High risk for a second stroke event or transient ischemic attack is possible in people who have had one, for at least another five years. They need better follow up and strategies to prevent these problems, suggests data presented at the Canadian Stroke Congress.
At present, most stroke or TIA patients in Canada are followed closely by specialty clinics for about 90 days after an event, during the period they are considered at highest risk for a repeat event. If no such incident occurs during that period, they are often transferred back to community care (such as with a family physician).
However, the new study shows that these patients in fact have an almost 10 percent risk in the first year of having a repeat stroke, dying, having a heart attack or being admitted to long-term care.
And, over the long-term, these patients remain at high risk. After five years, their risk of these events occurring was double that of individuals of the same age and sex who did not have a previous stroke or TIA.
"This high long-term risk was surprising and shows that we need to develop better strategies and interventions for these patients to prevent as many of these serious problems as we can," says Dr. Richard Swartz, director of the University of Toronto stroke program and leader of the study.
The research was done at the Institute for Clinical Evaluative Sciences (ICES) using data from the Ontario Stroke Registry (formerly known as the Registry of the Canadian Stroke Network) involving about 34,000 patients discharged from hospital following a stroke or TIA from 2003 to 2011.
They then excluded all patients who, within 90 days after their discharge, died, had another stroke or TIA, had a heart attack, were hospitalized for any reason or were admitted to long-term care. More than 10,000 patients, or 30 percent, were excluded, demonstrating why this 90-day period has historically been considered so high-risk for those who have a stroke or TIA and why they are generally provided close medical followup by stroke clinics.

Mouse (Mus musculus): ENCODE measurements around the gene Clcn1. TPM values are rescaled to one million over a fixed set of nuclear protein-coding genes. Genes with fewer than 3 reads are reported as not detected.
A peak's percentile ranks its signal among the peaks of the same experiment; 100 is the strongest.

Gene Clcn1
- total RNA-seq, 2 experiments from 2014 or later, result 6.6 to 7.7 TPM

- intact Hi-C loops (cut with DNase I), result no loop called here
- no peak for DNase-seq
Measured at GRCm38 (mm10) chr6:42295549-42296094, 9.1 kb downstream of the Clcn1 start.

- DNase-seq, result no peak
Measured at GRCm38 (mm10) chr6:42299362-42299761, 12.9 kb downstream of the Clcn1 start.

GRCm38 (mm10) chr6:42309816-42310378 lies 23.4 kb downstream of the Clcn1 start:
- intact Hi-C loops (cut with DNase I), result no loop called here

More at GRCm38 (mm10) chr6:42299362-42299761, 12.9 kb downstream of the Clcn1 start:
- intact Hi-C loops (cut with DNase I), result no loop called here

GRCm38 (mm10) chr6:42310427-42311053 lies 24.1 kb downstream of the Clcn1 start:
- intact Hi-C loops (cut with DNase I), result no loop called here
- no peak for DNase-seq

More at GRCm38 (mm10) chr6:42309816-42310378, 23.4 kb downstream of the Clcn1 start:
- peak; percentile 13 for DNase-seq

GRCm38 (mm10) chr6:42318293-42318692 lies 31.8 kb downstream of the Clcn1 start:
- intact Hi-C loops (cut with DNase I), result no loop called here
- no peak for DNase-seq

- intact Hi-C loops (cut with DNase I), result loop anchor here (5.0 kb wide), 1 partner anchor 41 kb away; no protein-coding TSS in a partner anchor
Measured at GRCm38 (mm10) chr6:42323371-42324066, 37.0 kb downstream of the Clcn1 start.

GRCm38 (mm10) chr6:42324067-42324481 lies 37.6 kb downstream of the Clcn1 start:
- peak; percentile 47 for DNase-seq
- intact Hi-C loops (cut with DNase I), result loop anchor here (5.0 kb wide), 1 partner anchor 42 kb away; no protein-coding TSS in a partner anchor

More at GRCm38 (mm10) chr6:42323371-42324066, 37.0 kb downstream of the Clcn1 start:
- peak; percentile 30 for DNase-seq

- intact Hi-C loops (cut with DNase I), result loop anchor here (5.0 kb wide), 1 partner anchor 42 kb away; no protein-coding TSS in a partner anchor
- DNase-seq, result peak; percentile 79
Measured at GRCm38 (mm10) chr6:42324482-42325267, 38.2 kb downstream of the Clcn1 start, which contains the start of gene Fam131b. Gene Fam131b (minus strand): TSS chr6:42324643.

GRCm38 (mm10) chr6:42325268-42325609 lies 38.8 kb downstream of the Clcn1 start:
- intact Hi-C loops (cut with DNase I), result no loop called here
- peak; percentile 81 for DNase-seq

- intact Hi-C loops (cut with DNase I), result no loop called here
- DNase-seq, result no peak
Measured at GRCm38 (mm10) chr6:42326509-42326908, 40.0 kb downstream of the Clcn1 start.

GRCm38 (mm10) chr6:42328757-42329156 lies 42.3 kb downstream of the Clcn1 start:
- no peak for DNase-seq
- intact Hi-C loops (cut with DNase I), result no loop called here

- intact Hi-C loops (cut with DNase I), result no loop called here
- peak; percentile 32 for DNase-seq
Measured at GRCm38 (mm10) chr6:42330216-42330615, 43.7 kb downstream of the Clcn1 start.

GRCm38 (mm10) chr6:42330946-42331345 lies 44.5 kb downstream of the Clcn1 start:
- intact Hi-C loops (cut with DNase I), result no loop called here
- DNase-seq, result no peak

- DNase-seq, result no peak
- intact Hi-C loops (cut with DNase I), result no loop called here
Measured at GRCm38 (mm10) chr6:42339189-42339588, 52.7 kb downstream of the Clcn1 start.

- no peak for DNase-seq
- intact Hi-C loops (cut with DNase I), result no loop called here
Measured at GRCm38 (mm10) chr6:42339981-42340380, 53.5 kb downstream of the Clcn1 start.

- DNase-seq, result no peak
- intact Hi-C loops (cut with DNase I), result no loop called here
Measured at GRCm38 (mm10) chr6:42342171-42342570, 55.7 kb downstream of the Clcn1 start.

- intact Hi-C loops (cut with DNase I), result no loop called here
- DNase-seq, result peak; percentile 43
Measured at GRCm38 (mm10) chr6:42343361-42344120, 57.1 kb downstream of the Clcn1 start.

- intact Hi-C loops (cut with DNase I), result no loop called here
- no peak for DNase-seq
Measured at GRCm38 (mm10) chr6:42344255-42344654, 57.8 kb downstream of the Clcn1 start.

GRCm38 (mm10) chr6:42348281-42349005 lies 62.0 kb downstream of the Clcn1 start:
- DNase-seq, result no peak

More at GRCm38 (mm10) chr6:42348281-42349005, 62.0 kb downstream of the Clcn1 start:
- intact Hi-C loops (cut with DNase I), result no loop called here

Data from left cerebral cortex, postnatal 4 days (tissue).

The records for the remaining patients, about 24,000, were then examined over the following years, with the discovery that 9.3 percent of them had a repeat stroke or TIA, died, had a heart attack or were admitted to long-term care in the first year after this highest-risk period was over.
Death was the most common of the events, occurring in 5.1 percent of patients in the first year. Among those who survived the first year, the event rate remained at five percent for each of the following four years.
"We now need to identify ways to determine which people, among those who have made it through the riskiest period, remain most at risk for serious events so we can develop appropriate preventive interventions," says Dr. Swartz, who is also a stroke neurologist at Sunnybrook Health Sciences Centre. His team has started new studies to look at the potential impact of risk factors such as depression, obstructive sleep apnea and cognitive impairment.
They have already developed and validated a quick test physicians could use to evaluate cognitive decline in stroke or TIA patients. "If we determine that cognitive decline is a predictor of greater risk for a subsequent stroke or TIA, a simple tool such as this could allow doctors to easily identify patients at higher risk and take more aggressive measures to help prevent subsequent events," he says.
This study shows that more patients need to be followed closely for longer periods because the elevated risk continues after 90 days, indeed for years.
"If it's not feasible, due to lack of resources, to follow patients longer in stroke clinics, we must do more to educate patients, their families and their family physicians and nurse practitioners to be more alert to the ongoing risks," says Ian Joiner, director of stroke for the Heart and Stroke Foundation. "Even those who seem to recover very well after a stroke or TIA must be followed closely."
The Heart and Stroke Foundation has developed best practices for the transition of care for stroke patients, as well as a post-stroke checklist in a new patient guide, Taking Charge of Your Stroke Recovery. The checklist is a communication guide for doctors, clinic staff, patients and their families.
Research creates survivors
After a stroke at age 30, Annie Dulude's family doctor's ongoing followup played a major role in her recovery and in controlling her risk factors. He was an essential bridge between her specialists and kept track of her medications.
"Not only did he refer me to a cardiologist to repair a hole in my heart, he also referred me to a psychologist because I was scared I would go to sleep and not wake up," she says. "My family doctor also asks me questions to monitor my progress in managing risk factors and ensuring I don't develop new ones. His involvement is very reassuring."